"I'm not sure Mychal is a first-rate NBA center," says Ramsay. "I think his best position is at forward. I think if that was the position he was playing, he would be a first-rate NBA forward." Portland General Manager Stu Inman agrees. "I think his chance for greatness would be at power forward," Inman says. "His size and body build minimize his chances for greatness as a center." Like a lot of people, Inman believes that Thompson could reach a "higher level" of play were he to apply himself more diligently, perhaps overlooking what Thompson has accomplished in only 10 years. "The game has come relatively easy for him," Inman says. "He's naturally gifted and hasn't had to work as hard as some to become a proficient player. Maybe because of that he hasn't become as tough mentally as some."
Thompson finished fourth in the NBA in rebounding (an 11.7-per-game average) and 17th in scoring (20.8) last season. And this year he will be expected to provide more leadership. "I keep trying to tell those guys what to do," Thompson says kiddingly of his Portland teammates, "and they keep telling me, 'Shut up or we'll have you deported.' How's a poor Bahamian boy supposed to show his leadership in the face of that?"
Whenever he's at home, walking around the streets of Nassau or lounging on the beach at Paradise Island, Thompson knows he's being watched. "The kids look at me like I'm some kind of god, a mystical being from outer space," he says. "They follow me around and notice the things I say and do in public. It's important not to let them down." And that is one of the reasons why he keeps trying to get one small wooden basketball floor built in the Bahamas.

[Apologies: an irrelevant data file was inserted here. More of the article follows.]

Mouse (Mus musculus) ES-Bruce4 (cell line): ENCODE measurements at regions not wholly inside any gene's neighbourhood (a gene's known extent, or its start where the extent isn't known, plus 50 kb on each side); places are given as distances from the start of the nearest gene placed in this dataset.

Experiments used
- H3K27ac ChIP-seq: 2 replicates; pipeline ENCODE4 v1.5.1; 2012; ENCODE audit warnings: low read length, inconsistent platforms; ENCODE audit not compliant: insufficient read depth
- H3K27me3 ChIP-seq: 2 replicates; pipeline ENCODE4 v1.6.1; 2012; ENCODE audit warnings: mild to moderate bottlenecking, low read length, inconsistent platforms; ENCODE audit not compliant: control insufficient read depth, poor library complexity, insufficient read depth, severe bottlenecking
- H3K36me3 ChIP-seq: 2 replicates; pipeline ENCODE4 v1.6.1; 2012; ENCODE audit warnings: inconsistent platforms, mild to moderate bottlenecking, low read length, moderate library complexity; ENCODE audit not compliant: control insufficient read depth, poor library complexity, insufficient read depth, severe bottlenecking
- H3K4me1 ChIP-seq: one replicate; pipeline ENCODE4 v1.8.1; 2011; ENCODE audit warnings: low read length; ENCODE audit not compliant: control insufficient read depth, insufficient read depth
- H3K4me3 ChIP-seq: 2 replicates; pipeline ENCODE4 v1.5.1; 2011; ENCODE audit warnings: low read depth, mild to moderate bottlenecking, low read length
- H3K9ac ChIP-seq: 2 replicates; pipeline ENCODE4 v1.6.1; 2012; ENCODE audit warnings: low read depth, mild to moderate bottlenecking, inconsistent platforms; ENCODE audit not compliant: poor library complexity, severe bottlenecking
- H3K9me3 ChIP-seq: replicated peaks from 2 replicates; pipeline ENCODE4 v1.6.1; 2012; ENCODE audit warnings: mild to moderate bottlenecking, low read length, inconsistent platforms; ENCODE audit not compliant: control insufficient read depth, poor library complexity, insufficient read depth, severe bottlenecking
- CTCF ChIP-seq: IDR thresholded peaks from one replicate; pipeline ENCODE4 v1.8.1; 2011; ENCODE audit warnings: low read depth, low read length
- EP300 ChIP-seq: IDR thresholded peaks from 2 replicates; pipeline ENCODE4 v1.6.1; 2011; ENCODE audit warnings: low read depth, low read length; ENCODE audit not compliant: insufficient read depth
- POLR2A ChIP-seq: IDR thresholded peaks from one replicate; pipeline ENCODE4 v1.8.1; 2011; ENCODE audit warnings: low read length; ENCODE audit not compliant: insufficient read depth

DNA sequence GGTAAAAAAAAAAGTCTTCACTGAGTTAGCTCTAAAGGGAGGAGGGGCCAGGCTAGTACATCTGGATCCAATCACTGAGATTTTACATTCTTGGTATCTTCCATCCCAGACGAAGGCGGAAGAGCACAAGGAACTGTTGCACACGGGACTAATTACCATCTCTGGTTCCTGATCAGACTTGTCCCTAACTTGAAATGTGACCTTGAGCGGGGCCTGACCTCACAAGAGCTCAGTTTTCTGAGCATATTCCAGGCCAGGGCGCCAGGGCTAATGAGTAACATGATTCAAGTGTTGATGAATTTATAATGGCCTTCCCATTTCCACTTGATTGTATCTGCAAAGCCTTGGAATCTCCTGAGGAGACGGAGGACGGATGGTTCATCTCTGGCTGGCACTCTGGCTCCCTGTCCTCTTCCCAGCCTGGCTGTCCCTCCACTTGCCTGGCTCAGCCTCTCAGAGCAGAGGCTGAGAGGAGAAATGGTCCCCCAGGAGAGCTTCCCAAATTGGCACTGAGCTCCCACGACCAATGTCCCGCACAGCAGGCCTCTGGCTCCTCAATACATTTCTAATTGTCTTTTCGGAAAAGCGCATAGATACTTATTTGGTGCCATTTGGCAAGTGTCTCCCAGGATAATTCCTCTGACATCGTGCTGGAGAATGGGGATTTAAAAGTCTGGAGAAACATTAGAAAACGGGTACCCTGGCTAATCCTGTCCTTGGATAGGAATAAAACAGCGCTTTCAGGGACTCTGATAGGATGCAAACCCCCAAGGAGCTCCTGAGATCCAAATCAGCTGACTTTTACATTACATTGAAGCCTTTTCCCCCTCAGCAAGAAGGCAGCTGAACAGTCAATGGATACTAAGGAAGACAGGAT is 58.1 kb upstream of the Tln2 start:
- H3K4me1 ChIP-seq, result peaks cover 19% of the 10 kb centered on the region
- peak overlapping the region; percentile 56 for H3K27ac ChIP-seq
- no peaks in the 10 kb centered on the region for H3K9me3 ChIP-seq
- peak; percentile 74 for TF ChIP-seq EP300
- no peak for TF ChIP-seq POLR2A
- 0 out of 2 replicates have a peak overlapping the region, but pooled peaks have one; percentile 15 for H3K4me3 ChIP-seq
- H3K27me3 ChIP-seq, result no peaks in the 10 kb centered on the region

"When you watch these kids playing sports, it's obvious the talent is there," Thompson said one day during his camp. "But you can also see the frustration on their faces because they know they're not going anywhere—at least not the way things are now. They can't get off the island and they can't get to the States to get an education like I did. When I was their age I was just like these kids until I got an opportunity, and look where I ended up. All they need is a chance to show what they can really do. I don't want to be the only one who makes it."